The Transportation Safety Board of Canada (TSB) has named icing as the main factor in the West Wind Aviation crash that went down near Fond du Lac airport.
On Thursday, the TSB released its report from the investigation into the flight that crashed in 2017.
The almost 250-page report outlines occurrences that took place before, during and after the flight, the crew’s history, injuries and damage sustained in the crash, and the TSB’s findings of the cause of the crash.
During a press conference, TSB’s chairperson Kathy Fox told reporters that the main factor of the crash was icing.
“It was quite an extensive and comprehensive look at a lot of factors, but the main factor is the fact that the aircraft took off with ice and contamination on the critical surfaces,” she said.
The report explains there was icing on these critical surfaces, which includes parts of the plane needed to fly such as the wings, when it landed in Fond du Lac even after the pilots had utilized the aircrafts anti-icing and de-icing equipment.
The plane accumulated more icing while on the ground but no de-icing equipment was used.
The report explains the pilot examining the plane before take-off wasn’t able to see the extent of the icing due to Fond du Lac’s apron, or where the planes park, being dimly lit. The report says that both pilots knew about the icing prior to starting the engines.
The West Wind Aviation flight took off on route to Stony Rapids with 22 passengers, two pilots and a flight attendant on board in the evening of Dec. 13, 2017
According to the report, the plane took off without issues, then rolled to the left due to the icing. The plane then collided with trees near Fond du Lac Airport.
Fox told reporters that pilot error was a factor in the crash, but it might not have been only the pilots’ fault.
“It’s not just the final decisions of the crew,” she said. “In this case, obviously, they played a key role, but you have to look back at what procedures did they have to follow, what training did they have, did they have the equipment that permitted them to de-ice the aircraft, and we’ve identified that they didn’t have it in the case of Fond du Lac.”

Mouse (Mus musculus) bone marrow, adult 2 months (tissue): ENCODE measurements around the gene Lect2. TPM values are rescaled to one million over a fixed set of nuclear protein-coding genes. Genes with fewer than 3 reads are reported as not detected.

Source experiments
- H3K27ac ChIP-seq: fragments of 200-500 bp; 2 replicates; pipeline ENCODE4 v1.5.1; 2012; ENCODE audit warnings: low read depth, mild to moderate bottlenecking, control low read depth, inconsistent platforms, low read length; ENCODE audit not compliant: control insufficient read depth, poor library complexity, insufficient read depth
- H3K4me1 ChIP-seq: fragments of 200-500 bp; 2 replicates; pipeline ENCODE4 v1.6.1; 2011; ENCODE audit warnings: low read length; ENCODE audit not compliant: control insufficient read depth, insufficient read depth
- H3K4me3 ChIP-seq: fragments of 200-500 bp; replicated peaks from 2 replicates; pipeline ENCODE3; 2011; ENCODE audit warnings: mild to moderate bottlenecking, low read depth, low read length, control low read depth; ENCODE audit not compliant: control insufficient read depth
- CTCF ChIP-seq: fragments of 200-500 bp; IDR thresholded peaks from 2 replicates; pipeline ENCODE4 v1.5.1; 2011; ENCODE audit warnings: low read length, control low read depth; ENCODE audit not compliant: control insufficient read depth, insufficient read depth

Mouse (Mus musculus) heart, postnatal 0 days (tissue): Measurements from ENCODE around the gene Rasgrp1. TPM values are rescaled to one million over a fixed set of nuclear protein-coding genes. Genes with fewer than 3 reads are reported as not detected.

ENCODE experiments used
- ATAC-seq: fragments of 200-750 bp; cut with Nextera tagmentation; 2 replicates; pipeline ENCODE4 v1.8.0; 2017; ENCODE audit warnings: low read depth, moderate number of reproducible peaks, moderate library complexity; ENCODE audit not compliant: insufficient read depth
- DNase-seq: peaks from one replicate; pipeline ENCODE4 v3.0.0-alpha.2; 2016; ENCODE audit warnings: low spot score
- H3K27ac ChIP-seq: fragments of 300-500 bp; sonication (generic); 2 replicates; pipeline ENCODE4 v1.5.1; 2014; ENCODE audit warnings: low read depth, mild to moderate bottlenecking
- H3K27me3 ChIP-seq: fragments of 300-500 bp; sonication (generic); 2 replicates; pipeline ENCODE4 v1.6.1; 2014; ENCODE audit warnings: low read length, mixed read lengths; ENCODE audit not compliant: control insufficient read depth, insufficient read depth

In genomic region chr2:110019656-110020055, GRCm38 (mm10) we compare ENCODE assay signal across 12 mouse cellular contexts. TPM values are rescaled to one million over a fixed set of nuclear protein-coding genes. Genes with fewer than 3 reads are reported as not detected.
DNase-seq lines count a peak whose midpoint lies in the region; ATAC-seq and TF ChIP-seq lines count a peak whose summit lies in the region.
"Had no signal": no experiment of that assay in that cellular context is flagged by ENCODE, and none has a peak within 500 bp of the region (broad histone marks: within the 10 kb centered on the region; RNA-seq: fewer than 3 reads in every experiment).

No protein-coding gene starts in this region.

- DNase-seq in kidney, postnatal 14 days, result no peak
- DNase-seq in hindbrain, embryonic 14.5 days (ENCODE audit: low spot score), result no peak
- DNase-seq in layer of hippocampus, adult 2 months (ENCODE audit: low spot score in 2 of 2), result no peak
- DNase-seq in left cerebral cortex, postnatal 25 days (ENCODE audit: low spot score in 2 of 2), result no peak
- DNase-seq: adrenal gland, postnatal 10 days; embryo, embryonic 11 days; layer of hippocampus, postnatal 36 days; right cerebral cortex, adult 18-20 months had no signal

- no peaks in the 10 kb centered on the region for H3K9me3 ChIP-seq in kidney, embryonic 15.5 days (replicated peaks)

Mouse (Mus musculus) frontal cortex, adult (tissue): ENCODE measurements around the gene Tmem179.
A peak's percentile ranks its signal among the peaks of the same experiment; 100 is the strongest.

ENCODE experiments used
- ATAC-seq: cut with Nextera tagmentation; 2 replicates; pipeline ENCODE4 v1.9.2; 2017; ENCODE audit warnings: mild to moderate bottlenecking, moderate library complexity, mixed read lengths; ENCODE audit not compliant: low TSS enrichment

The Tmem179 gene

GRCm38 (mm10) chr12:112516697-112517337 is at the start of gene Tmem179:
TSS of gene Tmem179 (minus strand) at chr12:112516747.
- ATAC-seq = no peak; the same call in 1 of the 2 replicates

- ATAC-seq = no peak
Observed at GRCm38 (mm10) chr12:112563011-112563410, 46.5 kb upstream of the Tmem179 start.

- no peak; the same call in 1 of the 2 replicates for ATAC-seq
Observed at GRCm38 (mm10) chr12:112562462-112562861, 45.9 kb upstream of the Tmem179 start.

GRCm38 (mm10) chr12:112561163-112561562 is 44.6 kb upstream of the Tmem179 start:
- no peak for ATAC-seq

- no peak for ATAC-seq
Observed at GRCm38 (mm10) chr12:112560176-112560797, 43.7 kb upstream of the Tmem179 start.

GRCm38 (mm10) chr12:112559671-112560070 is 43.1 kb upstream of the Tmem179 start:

The report explains that, at the time of the crash, there was insufficient de-icing equipment in Fond du Lac for the ATR 42 aircraft that crashed. TSB said because of this, Westwind had created rules that ATR 42s couldn’t go land in Fond du Lac when there were icing conditions.
Because of the aircrafts build, certain parts of the plane experienced more damage which caused two passengers in the middle-forward left section to have serious life-changing injuries and one passenger, 19-year-old Arson Fern Jr., to later die.
The TSB was asked why it took almost four years to complete this report of a fatal crash.
“You’re looking at an almost 250-page report,” Fox said. “There were a lot of factors that were looked at. In the end, (some factors) didn’t necessarily play a role in the final report, but you have to look at, especially in a major accident like this, all of the potential factors.”
On the final page of the report, two recommendations to Transport Canada were outlined. These recommendations were given in December 2018.
TSB recommended that Transport Canada collaborate with air operators and airports “to identify locations where there is inadequate de-icing and anti-icing equipment and take urgent action to ensure that the proper equipment is available.”
Anti-icing equipment suitable for ATR 42s is now available in Fond du Lac, but the TSB said this recommendation is still being implemented elsewhere.
They also recommended that Transport Canada and air operators take action to reduce the chance of aircraft taking off with contaminated, or iced up, critical surfaces. This too is still being implemented but the TSB said there has been at least one “targeted inspection blitz” of de-icing equipment. They didn’t elaborate on where this “blitz” took place.
In response to the crash, West Wind Aviation has implemented new maintenance procedures, made amendments to its training programs, equipped each of its airports with proper de-icing equipment, including high-power, light-emitting diode flashlights, and has implemented new risk assessment requirements.
West Wind Aviation’s commercial air service was suspended after the crash for a few months. In 2021, West Wind and Transwest Air, another airliner based in Saskatchewan, joined together and now operate under the name Rise Air.
(PHOTO: Photo of the West Wind Aviation plane after it crashed. Photo courtesy of the Transportation Safety Board of Canada.)